This week has seen yet another terrorist attack in the UK, the fourth this year in the UK alone. And this less than a week after the tragic fire at Grenfell Tower in London, which has left an unknown number dead and many homeless. As a community, how should we respond to these incidents? Are they anyone’s fault?

Of course terrorist attacks and tragedies like the Grenfell fire are very different. But many of the ways in which they affect communities are similar, and many of the questions they prompt are similar too. From all of these events have come stories of great heroism, accounts of people putting themselves at risk to help others. The Muslim worshippers who caught and held the Finsbury Park attacker until police arrived. The firemen and other emergency services who fought so hard to save lives at Grenfell. Those who struggled to overpower the Borough Market knife attackers. Those who ran to help rather than running away after the Manchester Ariane Grande concert bombing. The unarmed policeman who was fatally stabbed trying to stop the Westminster Bridge attacker entering parliament. And after all of these events communities have come together strongly to support those in need, offering everything from immediate practical help, to offers of longer-term support, and simply to show that people are not alone in their shock and their grief. And after all of these events, the first focus for people’s response has been the victims.

Yet, after each of these events has come the anger and the questioning. How did this happen? The Grenfell community are asking how the fire spread so quickly, whether building regulations or fire safety regulations were ignored, or are inadequate, and why the safety concerns of residents were ignored for many years. After the terrorist attacks people have questioned whether cuts to the police service have put the public at greater risk, and whether more can be done to protect likely targets.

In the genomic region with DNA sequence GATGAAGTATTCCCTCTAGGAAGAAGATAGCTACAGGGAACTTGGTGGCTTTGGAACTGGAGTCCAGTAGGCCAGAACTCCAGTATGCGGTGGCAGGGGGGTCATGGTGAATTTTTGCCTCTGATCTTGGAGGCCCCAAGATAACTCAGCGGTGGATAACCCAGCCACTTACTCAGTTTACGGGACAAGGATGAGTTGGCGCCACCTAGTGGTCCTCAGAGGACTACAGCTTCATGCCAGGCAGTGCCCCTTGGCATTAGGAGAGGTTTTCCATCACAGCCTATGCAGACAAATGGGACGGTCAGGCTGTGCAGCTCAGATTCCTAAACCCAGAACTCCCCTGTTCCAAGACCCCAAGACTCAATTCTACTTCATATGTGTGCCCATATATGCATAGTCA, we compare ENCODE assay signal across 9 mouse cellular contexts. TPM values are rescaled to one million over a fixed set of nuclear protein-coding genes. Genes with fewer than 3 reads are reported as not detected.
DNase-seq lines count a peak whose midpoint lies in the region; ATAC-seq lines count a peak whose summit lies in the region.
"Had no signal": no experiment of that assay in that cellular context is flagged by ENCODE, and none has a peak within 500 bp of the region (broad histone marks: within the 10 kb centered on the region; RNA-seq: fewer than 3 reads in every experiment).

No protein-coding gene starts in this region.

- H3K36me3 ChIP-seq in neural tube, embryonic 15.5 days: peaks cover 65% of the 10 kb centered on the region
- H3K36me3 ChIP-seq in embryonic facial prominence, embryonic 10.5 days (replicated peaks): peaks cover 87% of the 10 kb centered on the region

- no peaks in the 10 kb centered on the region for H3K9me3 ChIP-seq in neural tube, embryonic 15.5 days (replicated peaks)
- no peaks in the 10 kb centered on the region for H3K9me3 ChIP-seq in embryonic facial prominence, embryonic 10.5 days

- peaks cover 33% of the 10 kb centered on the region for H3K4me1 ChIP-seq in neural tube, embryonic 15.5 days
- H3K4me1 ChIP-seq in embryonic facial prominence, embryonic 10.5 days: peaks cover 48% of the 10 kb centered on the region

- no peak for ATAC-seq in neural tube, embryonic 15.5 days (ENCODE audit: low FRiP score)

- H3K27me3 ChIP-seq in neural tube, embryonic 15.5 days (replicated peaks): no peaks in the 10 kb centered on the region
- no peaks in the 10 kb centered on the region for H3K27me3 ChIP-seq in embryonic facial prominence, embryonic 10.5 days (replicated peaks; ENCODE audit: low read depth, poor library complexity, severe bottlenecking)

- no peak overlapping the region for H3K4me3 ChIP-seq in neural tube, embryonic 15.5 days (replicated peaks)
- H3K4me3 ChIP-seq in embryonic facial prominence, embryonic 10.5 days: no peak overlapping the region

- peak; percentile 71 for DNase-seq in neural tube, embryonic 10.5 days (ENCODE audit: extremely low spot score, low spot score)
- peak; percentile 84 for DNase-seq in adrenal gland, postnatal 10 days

When tragedies and disasters happen, it is human nature to seek someone to blame. Jesus lived at a time and in a culture where the prevailing view was that if misfortune happened to you it was your own fault; it was a punishment for something you or your ancestors had done wrong. One of the oldest books in the Bible, the Book of Job, claims this view is wrong, and Jesus never blamed anyone for their misfortunes. While Jesus clearly taught that we are each responsible for our own actions, he also taught that we each share in a community responsibility for the society we live in, we each have a responsibility to work to make that society as it should be.

  • Are there times when it is either right or wrong to try to find someone to blame?

  • For each person or group you feel tempted to blame, try to decide what a positive outcome would look like for you.

  • Is there a difference between vengeance and justice? What might it look like in the situation you considered?

Prayer for the week - 22nd June 2017

 

After calling a general election because she did not think her party’s position gave her the authority she needed to govern, Prime Minister Teresa May’s party has been returned with fewer seats and no overall majority, apparently giving Teresa May the authority she needed.

 

 The cake looked just mouth-wateringly delicious. I wasn’t hungry. I hadn’t even been without cake for a while. I certainly didn’t need it, and there was no good excuse for eating it. Yet the temptation to cut a slice was very real.

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